Four teens were charged with murder in Las Vegas in the fatal beating of their high school classmate that was recorded and shared widely on social media, prosecutors said.
Las Vegas police said multiple students participated in the Nov. 1 brawl that left 17-year-old Jonathan Lewis Jr. dead. At least eight students between the ages of 13 and 17 have been arrested so far.
Two 16-year-olds and two 17-year-olds were charged as adults with second-degree murder and conspiracy to commit battery. The four teens charged this week will remain held without bail, but a judge Tuesday granted a joint request from prosecutors and defense attorneys to transfer them from the county jail to the juvenile detention center.
Prosecutors decided against a first-degree murder charge because the evidence indicates the beating was not a premeditated act, according to District Attorney Steve Wolfson.
USA TODAY is not naming the students because they are juveniles.
What happened to Jonathan Lewis Jr.?
Lewis died days after a fight on Nov. 1 in an alley near Rancho High School with his classmates. Authorities said as soon as the first punch was thrown, ten people swarmed him, forced him to the ground, and began to kick, punch, and stomp on him.
Police believe the fight was over a pair of headphones and vape pen stolen from Jonathan’s friend, but once they were all in the alley, it was Jonathan who fought instead.
After the fight, a passerby found the teenager unconscious in the alley and carried him to the school, where staff performed CPR. First responders rushed him to the University Medical Center of Southern Nevada, where it was determined Jonathan suffered from “non-survivable head trauma.”
Jonathan Lewis Sr., an electrician who lives in Austin, Texas, said his son was “a hero” who stuck up for his friend.
“That’s just the kind of person he was,” Lewis, 38, told USA TODAY. He described his son as an avid hip-hop fan who liked to make digital art.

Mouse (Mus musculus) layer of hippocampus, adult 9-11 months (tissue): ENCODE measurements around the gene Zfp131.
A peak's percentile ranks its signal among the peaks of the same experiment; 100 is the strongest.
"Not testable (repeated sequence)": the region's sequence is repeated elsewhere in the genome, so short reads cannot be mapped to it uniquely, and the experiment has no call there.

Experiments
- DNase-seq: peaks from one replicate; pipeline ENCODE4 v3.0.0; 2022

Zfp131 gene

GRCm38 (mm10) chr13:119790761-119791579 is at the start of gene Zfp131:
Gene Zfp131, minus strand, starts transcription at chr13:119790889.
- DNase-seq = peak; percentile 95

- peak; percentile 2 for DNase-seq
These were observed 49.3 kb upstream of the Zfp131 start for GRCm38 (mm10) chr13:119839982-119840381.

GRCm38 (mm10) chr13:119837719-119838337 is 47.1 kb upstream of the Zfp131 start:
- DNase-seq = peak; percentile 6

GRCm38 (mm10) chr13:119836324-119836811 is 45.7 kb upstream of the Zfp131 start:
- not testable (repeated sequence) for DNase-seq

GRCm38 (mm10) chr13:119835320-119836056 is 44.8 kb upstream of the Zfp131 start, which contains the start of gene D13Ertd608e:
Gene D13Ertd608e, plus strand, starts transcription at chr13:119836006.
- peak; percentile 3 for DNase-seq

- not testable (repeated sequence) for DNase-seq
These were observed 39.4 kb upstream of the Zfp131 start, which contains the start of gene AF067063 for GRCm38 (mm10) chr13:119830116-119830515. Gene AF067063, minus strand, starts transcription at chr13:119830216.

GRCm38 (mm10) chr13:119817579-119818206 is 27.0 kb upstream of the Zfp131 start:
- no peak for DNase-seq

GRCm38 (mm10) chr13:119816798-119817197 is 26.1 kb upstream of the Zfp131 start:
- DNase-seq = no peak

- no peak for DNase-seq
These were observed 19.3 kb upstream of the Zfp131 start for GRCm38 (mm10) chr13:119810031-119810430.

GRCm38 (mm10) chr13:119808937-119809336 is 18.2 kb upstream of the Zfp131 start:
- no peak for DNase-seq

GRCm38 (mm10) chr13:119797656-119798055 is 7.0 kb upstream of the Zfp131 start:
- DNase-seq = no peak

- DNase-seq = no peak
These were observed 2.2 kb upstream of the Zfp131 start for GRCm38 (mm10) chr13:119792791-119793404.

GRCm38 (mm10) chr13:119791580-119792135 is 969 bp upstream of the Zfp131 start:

Lewis said when he got the phone call that his son was attacked and in the hospital, he could “could barely walk.”
Police suspect 10 people involved
Videos of the incident, which police officials have called “extremely disturbing” and “void of humanity,” circulated social media and were used by investigators to identify eight of the 10 suspects.
Last week, police and the FBI coordinated arrests of the eight students and executed search warrants at nine homes throughout Las Vegas. Authorities said clothing worn by teenagers in the video and cellphones were recovered.
The students arrested and not formally charged this week are awaiting separate hearings because they are all under the age of 16.
In Nevada, a teenager accused of murder can be charged as an adult if they were 13 or older at the time of the alleged crime. But they are entitled to a certification hearing when a family court judge weighs the evidence and the teen’s history before deciding whether they will be transferred to the adult court system.
Teens 16 or older accused of murder in Nevada can be charged as adults without a certification hearing.
Contributing: Associated Press